A month ago, I had to make an impromptu trip to North Carolina, in the eastern part of the US. I hastily packed, forgetting both my razor and a stop at the ATM for some cash. The trip took about four hours, and I arrived in time to attend a beloved Aunt’s funeral.
As I was driving back to my hotel room late that night, I stopped at a little independently owned gas station to pick up some bottled water. Walking to the front of the store with my intended purchase, I realized I had no cash in my wallet and that this $1.93 charge was going to seriously eat into the merchant’s profit for that item.
The night clerk was a young man in his mid-20s, and as I approached the counter I remarked that I felt bad about charging such a small item. Looking up from his inventory chart, he pointed to a taped-down note on the counter that read, “No credit charges under $5” and said, “I’m not supposed to run it unless it’s over $5.”
Disappointed, I said, “I’m sorry.” And reaching for the bottle of water, said, “Here, I’ll put it back in the cooler.”
He looked at me and said, “You know what, don’t worry about it. I’ll pay for it,” and he noted something on a ledger beside the register that I can only assume was for shrinkage.
Embarrassed, I put up a half-hearted argument but ended up with a “Thanks so much!” and left with my free, large bottle of water and headed back to my hotel room.
The next morning, I had to pass by this same fuel station again on my way to meet my family for breakfast and I decided to stop and fill up my gas tank–a $47 purchase–as a way of saying “Thank You” even though I knew the owner of the store would never know that my purchase was a direct result of the customer service provided by an employee of his the night before.
But I think this is a great example of how companies can leverage this new era of mobile payments and information. Purchasing decisions aren’t just about the convenience of the payment mechanism–be it EMV, or NFC or some other mobile wallet acceptance—conversely, nor is it just about customer service. I mean, even with the free bottle of water incident, had this particular station been a dime more expensive per gallon than everyone else, it’s unlikely I would have been as benevolent the next morning.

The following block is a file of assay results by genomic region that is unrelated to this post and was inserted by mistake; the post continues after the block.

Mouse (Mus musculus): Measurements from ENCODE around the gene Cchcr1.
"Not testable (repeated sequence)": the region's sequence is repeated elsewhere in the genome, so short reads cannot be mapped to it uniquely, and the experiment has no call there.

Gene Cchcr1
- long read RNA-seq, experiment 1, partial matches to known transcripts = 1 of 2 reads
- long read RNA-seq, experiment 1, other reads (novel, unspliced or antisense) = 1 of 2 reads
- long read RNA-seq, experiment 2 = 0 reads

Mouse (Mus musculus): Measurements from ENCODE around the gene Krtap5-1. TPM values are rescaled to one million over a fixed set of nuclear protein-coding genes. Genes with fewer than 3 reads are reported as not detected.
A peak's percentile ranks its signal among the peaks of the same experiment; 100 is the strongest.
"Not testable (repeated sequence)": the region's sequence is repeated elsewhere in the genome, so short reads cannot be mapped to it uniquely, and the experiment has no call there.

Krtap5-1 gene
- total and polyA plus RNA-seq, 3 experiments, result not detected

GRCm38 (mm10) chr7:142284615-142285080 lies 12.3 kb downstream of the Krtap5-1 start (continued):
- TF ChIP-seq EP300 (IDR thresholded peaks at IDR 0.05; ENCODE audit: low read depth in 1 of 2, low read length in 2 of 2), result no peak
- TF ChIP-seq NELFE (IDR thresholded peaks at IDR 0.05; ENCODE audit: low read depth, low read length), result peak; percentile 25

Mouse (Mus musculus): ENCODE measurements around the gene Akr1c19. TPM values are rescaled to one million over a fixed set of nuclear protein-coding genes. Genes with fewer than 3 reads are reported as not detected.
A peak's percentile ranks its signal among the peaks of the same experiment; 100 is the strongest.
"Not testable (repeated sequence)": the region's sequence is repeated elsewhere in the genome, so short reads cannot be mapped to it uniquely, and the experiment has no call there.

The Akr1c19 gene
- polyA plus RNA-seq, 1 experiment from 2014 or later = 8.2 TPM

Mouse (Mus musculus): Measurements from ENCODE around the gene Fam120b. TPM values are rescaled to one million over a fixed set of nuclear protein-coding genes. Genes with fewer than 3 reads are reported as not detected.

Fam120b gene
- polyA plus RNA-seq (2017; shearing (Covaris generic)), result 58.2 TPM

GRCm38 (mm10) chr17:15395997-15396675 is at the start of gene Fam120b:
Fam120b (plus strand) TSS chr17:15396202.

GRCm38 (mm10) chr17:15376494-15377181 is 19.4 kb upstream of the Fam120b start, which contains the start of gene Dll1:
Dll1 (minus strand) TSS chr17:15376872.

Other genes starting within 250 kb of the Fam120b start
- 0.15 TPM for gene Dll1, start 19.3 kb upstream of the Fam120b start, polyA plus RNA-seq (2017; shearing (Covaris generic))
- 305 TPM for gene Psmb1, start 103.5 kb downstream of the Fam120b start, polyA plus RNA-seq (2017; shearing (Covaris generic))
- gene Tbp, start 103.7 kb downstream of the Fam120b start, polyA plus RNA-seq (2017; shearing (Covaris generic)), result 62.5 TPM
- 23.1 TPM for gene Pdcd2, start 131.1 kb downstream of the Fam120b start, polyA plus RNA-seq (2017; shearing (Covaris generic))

Rather, what motivates my shopping preferences are the following factors:
• Support for my choice of payment type
• Above average customer service
• Quality products
• And competitive pricing
The right mix of these four qualities is what makes a business or merchant stand out and what ultimately drives my loyalty to a specific brand or chain of merchants.
Here’s the point I think a lot of companies that deal in mobile offers are missing:
I didn’t grow up with a mobile device in my hand, though I’m a fairly heavy user now. That’s true for the majority of people and doubly so for the people who have disposable income. People like me are loyal to a business for a variety of reasons, not just because of a good coupon. A good offer helps, but if I feel that a company doesn’t value my business (usually because of a previously poor customer service experience), me and my old-school plastic credit card will go somewhere else.
In truth, I don’t know that I’ll ever subscribe to a mass-market couponing and loyalty program on my smartphone. Case in point, I recently canceled my Groupon account. But, I might subscribe to offer programs on my mobile, from a select group of merchants based on the mix I previously mentioned. And if those merchants can offer me coupons and other offers that make shopping with them more attractive than shopping with their competitors, they’ll get my money every time.